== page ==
Keywords: Electric impedance; Esophageal pH monitoring; Gastroesophageal reflux
Introduction

Gastroesophageal reflux disease (GERD) is becoming increasingly prevalent worldwide. Refractory GERD, which is considered to be the persistence of typical reflux symptoms that are unresponsive to proton pump inhibitor (PPI) treatment, is challenging in clinical practice.1 However, not all patients with refractory reflux symptoms are GERD patients.2 Given current concerns about the safety3 and financial burden4 of PPI treatment, it is becoming increasingly important to identify these non-GERD patients to avoid unnecessary PPI therapy and determine proper subsequent treatments.

The reflux evidence for refractory GERD symptoms is classified as evidence against pathological reflux, inconclusive or borderline evidence for pathological reflux, or conclusive evidence for pathological reflux as per the Lyon Consensus.5 The evidence against pathological reflux is drawn from normal endoscopic manifestations as well as the percentage of acid exposure time (AET) < 4% and reflux episodes < 40 in multichannel intraluminal impedance and pH (MII-pH) monitoring off PPIs. However, normal endoscopic manifestations exist widely in patients with heartburn,6,7 and traditional reflux parameters of MII-pH monitoring also have many shortcomings. For example, although AET could reflect the cross-sectional acid burden, it is subject to day-to-day variation.8 In addition, identification of reflux events has to be confirmed manually, and sometimes there are discrepancies on what constitutes a reflux event even among experts.9-11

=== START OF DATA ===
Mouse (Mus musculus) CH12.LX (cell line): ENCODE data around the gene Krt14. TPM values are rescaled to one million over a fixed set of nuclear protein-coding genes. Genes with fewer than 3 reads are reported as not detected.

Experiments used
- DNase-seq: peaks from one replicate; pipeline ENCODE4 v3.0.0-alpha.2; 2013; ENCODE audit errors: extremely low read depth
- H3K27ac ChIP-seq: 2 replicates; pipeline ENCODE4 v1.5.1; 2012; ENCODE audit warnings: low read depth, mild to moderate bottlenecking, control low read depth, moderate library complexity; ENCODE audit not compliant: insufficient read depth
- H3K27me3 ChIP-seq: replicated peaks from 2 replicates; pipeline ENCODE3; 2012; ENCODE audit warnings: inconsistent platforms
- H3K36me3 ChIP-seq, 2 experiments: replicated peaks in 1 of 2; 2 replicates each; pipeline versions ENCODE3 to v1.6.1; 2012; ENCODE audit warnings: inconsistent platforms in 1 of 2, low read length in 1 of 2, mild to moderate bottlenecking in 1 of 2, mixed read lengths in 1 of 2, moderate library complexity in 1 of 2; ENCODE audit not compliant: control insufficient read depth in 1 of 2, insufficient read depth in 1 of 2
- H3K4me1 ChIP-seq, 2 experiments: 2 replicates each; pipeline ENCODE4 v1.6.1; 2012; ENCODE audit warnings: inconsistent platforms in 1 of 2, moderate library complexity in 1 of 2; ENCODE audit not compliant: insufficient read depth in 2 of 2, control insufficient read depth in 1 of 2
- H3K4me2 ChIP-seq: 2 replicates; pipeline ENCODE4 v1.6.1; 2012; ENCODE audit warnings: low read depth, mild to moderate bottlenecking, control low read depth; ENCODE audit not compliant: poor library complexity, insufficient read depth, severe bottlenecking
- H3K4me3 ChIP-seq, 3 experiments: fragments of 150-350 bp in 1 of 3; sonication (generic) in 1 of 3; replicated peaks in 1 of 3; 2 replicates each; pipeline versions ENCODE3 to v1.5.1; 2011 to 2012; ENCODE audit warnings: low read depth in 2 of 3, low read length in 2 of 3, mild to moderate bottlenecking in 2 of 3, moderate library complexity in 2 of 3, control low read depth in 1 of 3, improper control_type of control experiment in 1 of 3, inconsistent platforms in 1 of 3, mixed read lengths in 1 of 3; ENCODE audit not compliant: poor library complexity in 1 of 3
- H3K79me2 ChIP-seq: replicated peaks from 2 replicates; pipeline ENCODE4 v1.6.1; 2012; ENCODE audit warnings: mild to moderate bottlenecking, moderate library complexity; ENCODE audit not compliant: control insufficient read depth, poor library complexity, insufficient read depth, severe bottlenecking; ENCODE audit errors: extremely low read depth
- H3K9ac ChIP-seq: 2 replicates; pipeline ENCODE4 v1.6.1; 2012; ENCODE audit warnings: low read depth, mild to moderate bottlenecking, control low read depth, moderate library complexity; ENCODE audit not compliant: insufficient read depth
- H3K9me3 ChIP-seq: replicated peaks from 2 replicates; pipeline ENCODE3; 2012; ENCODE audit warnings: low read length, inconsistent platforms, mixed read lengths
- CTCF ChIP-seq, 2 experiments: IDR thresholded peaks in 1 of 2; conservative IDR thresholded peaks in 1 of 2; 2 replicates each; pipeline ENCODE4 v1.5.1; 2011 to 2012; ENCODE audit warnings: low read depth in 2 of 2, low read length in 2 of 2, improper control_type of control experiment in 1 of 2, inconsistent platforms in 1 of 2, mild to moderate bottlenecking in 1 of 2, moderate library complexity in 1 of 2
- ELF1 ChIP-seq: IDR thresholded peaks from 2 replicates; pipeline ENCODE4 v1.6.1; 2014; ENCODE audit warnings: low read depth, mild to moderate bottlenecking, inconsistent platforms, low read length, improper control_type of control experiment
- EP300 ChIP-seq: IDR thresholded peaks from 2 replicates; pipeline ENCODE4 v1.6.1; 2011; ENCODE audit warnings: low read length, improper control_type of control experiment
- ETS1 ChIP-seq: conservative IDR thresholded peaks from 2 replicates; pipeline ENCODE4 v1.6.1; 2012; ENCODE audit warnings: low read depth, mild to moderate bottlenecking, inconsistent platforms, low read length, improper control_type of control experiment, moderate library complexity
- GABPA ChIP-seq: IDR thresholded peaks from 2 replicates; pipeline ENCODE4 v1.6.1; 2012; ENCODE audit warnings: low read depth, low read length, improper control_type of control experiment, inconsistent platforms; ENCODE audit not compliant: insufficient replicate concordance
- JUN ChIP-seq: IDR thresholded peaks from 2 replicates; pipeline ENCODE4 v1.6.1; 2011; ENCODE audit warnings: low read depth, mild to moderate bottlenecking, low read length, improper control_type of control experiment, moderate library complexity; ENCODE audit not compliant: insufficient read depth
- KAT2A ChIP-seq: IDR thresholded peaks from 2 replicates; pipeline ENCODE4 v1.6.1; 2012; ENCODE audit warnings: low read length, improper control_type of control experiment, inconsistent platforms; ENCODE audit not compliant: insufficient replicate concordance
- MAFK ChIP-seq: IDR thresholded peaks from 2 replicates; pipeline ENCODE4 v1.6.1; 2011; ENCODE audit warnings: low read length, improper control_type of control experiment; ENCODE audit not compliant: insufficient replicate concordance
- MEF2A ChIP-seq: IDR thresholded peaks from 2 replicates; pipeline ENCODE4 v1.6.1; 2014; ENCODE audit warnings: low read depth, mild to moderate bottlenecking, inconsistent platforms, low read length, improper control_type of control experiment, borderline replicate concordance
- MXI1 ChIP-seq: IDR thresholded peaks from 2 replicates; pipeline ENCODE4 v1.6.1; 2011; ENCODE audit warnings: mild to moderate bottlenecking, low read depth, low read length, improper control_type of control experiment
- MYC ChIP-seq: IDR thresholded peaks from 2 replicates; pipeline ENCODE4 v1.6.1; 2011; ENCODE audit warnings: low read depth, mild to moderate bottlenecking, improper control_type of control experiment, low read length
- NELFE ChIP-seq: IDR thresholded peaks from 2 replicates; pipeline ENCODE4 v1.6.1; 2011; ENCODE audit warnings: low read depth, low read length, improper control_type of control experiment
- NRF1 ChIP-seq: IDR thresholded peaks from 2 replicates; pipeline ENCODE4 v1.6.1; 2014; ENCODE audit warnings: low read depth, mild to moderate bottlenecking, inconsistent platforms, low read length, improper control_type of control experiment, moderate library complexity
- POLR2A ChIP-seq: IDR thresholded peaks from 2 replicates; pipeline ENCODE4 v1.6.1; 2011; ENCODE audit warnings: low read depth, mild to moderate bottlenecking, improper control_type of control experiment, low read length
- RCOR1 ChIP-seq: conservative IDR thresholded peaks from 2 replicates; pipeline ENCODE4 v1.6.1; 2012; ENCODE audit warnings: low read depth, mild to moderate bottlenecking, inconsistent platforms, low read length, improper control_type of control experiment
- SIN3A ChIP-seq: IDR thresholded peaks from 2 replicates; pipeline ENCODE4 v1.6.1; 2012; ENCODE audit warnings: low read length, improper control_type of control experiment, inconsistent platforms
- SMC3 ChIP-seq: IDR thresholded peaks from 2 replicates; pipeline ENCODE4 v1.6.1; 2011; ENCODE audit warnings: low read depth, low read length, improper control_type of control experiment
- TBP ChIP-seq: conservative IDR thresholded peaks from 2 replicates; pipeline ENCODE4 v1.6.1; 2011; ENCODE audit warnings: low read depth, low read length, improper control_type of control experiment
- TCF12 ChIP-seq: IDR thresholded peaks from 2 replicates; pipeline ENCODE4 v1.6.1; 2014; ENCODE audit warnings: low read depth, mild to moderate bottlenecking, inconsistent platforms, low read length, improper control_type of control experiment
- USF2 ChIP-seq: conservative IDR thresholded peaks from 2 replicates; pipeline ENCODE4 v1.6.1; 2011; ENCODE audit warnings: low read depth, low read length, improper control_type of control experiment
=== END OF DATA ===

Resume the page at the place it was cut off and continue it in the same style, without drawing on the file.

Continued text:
Mean nocturnal baseline impedance (MNBI) based on MII-pH monitoring is a novel metric that can be obtained manually in a few minutes using a simple formula and has a very high inter-observer reproducibility rate.6,12 It is considered to be a potential objective reflux metric and a marker that reflects longitudinal reflux burden, mucosal integrity,13 and the severity of esophageal mucosal damage, which has proved to be useful in both separating reflux-unrelated (functional heartburn [FH]) patients from reflux-related (GERD14-17 and reflux hypersensitivity [RH]18,19) patients and as an independent potential predictor of symptoms responding to anti-reflux therapy.20-23 Low MNBI is adjunctive evidence for inconclusive or borderline evidence for pathologic reflux (AET 4-6%, reflux episodes 40-80, or Los Angeles [LA] A or B), and can increase the impression of conclusive evidence for pathologic reflux.5 However, to the best of our knowledge, the contribution of MNBI towards evidence against pathological reflux for patients with refractory GERD symptoms as classified by the Lyon Consensus has not been explored. In this study, we aim to evaluate the role of MNBI in identifying evidence against pathological reflux in patients with refractory GERD symptoms.

Materials and Methods

Subjects